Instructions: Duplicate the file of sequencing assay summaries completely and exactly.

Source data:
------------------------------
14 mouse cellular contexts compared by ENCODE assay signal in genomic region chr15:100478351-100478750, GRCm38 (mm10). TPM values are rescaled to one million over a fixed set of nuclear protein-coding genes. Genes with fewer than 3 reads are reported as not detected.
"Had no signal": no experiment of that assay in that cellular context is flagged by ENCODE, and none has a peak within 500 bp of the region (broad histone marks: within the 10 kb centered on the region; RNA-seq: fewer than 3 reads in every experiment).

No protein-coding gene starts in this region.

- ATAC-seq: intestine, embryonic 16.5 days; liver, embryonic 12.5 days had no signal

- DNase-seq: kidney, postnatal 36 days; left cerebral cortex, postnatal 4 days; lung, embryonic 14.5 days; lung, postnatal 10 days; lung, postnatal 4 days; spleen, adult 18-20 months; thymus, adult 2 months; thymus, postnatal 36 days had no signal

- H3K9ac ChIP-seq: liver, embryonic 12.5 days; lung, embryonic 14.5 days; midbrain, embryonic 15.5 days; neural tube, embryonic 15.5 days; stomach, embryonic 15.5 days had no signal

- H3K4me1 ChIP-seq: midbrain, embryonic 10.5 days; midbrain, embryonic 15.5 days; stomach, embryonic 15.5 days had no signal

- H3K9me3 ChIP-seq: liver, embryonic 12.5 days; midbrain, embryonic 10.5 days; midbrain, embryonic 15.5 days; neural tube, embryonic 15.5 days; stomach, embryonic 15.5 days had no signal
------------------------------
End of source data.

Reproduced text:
14 mouse cellular contexts compared by ENCODE assay signal in genomic region chr15:100478351-100478750, GRCm38 (mm10). TPM values are rescaled to one million over a fixed set of nuclear protein-coding genes. Genes with fewer than 3 reads are reported as not detected.
"Had no signal": no experiment of that assay in that cellular context is flagged by ENCODE, and none has a peak within 500 bp of the region (broad histone marks: within the 10 kb centered on the region; RNA-seq: fewer than 3 reads in every experiment).

No protein-coding gene starts in this region.

- ATAC-seq: intestine, embryonic 16.5 days; liver, embryonic 12.5 days had no signal

- DNase-seq: kidney, postnatal 36 days; left cerebral cortex, postnatal 4 days; lung, embryonic 14.5 days; lung, postnatal 10 days; lung, postnatal 4 days; spleen, adult 18-20 months; thymus, adult 2 months; thymus, postnatal 36 days had no signal

- H3K9ac ChIP-seq: liver, embryonic 12.5 days; lung, embryonic 14.5 days; midbrain, embryonic 15.5 days; neural tube, embryonic 15.5 days; stomach, embryonic 15.5 days had no signal

- H3K4me1 ChIP-seq: midbrain, embryonic 10.5 days; midbrain, embryonic 15.5 days; stomach, embryonic 15.5 days had no signal

- H3K9me3 ChIP-seq: liver, embryonic 12.5 days; midbrain, embryonic 10.5 days; midbrain, embryonic 15.5 days; neural tube, embryonic 15.5 days; stomach, embryonic 15.5 days had no signal